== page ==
Straight from the pages of a pulp comic from a past era, the Rocketeer recreates 1930's Hollywood, complete with gangsters, Nazi spies, and the growth of the Age of Aviation. Young pilot Cliff Secord stumbles on a top secret rocket-pack and with the help of his mechanic/mentor, Peevee, he attempts to save his girl and stop the Nazis as The Rocketeer. Written by
Greg Bole <firstname.lastname@example.org>
The plane flown by Cliff in the opening is the Gee Bee racer, specifically Model "Z" from 1931. It was built by the Granville Brothers Aircraft Company (brothers Zantford, Thomas, Robert, Mark, and Edward), hence the plane's initials "G.B." The R-1 was for a time the fastest land-plane in the world, essentially a cockpit, wings, and tail built around an 800 hp Pratt & Whitney Wasp engine. James Doolittle (who would lead the bombing raid over Tokyo in 1942) won the 1932 Thompson Trophy race flying a Gee Bee R-1 at a speed of 252.686 miles per hour. See more »
The final scene shows a stop sign that is white letters on a red background. The White-On-Red color scheme was first mandated in the 1954 revision of the MUTCD, Manual of Uniform Traffic Control Devices, section 29. See more »
[as they bring the Gee Bee out for its maiden flight]
Keep her straight, keep her level. It's your first time up, so don't do anything interesting.
And remember, she stalls out at about a hundred. So keep the air speed up. Otherwise, you're gonna be drifting around all over the sky. And if the ailerons start to shimmy...
Peevy, I have flown a plane or two in my life.
Not like this one, you haven't. This one's... This one's a handful. You sneeze in this thing and you're ...
[...] See more »
This movie is what "Spysmasher" and "The Red Skull" wanted to be, but couldn't because special effects were too lame then and their budgets were too small. It's sad how a lot of critics dumped on Bill Campbell's performance in this movie, when he does precisely what he should -- he's the square-jawed, slightly naive, optimistic hero who is repeatedly double-crossed by the wily villain (if he were less of a Boy Scout and more of a James Bond, there wouldn't be any movie). Connelly and Arkin are just great as, respectively, the beautiful and plucky girlfriend and the brilliant mechanic father-figure/sidekick. If you liked those old serials, you'll love this movie.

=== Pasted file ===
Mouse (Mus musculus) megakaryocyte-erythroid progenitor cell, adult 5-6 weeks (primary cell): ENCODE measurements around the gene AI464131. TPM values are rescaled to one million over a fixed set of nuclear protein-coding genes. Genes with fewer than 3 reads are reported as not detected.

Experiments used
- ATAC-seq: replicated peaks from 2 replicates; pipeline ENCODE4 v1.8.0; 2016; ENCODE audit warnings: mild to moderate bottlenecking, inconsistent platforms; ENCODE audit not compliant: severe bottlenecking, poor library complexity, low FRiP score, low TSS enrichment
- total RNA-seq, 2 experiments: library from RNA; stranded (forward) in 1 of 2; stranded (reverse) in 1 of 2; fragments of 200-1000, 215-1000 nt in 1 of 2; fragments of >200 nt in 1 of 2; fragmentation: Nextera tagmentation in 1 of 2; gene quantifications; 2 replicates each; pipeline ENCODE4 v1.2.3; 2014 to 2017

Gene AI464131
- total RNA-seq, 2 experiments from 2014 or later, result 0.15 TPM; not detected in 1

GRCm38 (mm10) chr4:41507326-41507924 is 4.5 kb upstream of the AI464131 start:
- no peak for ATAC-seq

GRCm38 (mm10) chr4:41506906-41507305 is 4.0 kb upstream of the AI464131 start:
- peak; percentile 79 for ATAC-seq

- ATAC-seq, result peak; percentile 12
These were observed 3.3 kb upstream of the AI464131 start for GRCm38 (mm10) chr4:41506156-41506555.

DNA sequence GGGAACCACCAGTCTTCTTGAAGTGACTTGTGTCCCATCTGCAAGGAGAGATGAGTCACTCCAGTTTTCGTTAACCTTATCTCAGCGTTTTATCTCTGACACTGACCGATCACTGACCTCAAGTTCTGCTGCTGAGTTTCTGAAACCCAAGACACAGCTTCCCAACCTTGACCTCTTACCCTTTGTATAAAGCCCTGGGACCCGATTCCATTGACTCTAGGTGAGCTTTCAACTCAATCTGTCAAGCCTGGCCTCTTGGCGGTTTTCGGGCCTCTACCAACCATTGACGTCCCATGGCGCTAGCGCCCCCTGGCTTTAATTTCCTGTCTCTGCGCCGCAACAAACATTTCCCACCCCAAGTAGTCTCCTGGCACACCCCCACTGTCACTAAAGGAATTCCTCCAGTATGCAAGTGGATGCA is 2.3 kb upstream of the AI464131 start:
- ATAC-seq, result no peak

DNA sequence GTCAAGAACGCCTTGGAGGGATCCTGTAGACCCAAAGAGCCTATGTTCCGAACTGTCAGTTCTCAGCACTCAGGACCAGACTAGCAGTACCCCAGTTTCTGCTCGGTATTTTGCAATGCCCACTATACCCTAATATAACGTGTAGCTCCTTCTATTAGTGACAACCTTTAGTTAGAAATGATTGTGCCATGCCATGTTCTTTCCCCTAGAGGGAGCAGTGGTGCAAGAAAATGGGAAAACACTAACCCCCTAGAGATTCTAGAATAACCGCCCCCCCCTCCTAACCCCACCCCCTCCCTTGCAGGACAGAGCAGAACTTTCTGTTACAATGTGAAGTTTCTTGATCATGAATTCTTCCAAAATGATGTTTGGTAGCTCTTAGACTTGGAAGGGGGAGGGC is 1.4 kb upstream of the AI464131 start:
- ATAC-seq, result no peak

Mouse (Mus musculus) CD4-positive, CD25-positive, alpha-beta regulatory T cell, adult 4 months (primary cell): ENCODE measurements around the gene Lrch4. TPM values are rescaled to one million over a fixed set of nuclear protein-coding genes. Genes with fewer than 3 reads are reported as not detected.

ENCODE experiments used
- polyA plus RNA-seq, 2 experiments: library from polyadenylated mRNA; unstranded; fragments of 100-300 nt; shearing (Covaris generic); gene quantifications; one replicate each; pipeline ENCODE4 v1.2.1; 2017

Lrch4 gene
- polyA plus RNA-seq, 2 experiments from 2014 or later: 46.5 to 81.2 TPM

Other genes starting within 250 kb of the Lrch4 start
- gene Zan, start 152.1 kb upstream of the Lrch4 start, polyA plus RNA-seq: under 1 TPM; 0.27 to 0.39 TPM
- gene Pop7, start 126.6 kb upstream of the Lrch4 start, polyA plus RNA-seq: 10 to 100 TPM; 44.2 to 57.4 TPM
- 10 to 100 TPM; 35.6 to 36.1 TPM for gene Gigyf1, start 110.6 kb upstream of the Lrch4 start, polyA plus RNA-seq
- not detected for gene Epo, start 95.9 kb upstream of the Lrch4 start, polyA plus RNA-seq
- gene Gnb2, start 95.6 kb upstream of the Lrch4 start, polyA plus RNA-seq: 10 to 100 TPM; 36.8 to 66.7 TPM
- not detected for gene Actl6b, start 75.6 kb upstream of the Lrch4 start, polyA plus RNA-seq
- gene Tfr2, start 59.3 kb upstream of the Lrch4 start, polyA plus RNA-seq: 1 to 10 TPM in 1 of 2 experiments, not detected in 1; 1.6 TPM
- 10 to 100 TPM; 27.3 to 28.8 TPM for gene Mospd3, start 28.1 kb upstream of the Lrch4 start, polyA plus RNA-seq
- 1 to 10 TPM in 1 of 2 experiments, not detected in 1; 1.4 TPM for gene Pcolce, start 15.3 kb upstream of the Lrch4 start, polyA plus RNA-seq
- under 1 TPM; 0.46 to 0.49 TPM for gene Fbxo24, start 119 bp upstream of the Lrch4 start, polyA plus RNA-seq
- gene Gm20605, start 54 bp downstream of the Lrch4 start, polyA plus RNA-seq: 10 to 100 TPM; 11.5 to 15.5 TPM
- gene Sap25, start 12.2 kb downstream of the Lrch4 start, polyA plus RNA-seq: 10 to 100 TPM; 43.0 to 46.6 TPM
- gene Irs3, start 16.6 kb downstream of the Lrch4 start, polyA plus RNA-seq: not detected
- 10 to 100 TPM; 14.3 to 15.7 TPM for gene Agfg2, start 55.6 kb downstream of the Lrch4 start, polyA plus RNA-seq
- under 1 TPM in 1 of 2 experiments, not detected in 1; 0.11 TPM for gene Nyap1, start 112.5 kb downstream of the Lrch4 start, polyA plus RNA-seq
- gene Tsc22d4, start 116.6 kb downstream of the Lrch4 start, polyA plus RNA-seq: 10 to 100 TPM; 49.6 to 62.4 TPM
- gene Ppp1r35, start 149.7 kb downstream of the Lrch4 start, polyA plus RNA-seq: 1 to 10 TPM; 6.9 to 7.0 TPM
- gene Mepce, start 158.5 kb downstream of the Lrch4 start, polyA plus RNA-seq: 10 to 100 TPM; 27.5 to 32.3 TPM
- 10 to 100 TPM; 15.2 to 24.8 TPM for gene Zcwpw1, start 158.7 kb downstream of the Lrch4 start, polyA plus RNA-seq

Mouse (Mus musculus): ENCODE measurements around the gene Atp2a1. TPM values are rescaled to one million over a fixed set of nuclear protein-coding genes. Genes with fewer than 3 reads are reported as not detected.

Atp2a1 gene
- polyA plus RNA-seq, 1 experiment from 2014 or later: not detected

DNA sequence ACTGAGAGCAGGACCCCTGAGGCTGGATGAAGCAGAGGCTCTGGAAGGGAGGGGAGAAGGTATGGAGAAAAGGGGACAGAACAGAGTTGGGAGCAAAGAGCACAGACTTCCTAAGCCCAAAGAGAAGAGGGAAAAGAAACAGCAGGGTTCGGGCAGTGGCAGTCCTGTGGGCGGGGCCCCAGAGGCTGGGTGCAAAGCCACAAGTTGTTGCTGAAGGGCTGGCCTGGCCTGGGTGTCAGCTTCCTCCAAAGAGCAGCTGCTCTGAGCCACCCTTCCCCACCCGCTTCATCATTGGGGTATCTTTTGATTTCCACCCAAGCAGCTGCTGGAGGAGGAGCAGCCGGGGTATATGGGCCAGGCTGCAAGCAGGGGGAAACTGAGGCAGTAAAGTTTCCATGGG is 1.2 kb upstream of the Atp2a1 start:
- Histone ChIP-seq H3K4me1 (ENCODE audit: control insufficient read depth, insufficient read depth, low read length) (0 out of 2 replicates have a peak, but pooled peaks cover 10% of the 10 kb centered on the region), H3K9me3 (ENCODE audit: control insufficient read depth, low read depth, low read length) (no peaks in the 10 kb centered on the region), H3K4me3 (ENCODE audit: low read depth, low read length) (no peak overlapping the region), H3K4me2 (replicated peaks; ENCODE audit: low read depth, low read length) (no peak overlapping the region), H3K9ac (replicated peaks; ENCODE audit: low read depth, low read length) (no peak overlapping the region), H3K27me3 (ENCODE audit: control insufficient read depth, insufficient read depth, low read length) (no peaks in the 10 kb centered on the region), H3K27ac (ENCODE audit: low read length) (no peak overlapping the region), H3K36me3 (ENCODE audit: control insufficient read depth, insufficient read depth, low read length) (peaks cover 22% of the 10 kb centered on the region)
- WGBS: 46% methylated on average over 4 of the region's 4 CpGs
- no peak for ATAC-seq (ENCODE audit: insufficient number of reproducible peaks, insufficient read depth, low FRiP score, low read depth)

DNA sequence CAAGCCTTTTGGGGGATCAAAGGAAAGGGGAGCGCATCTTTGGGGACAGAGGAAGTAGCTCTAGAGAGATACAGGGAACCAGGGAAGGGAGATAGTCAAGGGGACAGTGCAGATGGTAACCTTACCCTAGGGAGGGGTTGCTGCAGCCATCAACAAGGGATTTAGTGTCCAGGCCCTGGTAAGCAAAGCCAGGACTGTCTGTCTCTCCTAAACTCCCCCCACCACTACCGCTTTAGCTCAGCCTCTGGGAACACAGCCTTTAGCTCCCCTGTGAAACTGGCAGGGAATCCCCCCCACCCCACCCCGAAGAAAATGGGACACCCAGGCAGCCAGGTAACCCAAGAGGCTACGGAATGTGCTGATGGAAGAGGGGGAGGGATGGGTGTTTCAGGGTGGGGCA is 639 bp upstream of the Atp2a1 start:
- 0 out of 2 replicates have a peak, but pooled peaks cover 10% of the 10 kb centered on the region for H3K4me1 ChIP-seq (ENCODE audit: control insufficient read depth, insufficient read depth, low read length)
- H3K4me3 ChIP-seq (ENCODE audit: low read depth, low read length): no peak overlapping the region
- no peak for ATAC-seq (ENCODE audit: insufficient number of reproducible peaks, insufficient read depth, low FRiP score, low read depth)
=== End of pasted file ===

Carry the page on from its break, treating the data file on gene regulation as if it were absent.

Maybe the movie didn't have an audience, but if you watch the trailer it wasn't marketed right -- the trailer makes it seem like an Indiana Jones movie, and it is much more innocent (and sweeter) than that. Apparently Disney was planning to make another one, but pulled the plug because this one bombed at the box office. I recall expecting something else when I went into the theater, and being very pleasantly surprised by it. I was also very surprised when the movie wasn't a hit, but I even sort of liked the old Flash Gordon serials, so...
Another thing that is disappointing me at the moment is that I can't find any entries for the Spysmasher or Red Skull serials (the latter was the first one I know of with the Commando Cody character, although I don't recall him being referred to by that appellation -- I saw it 40 years ago, and then managed the catch the last hour or so in the middle of the night about 15 years ago one sleepless night, so it's kind of a blur).
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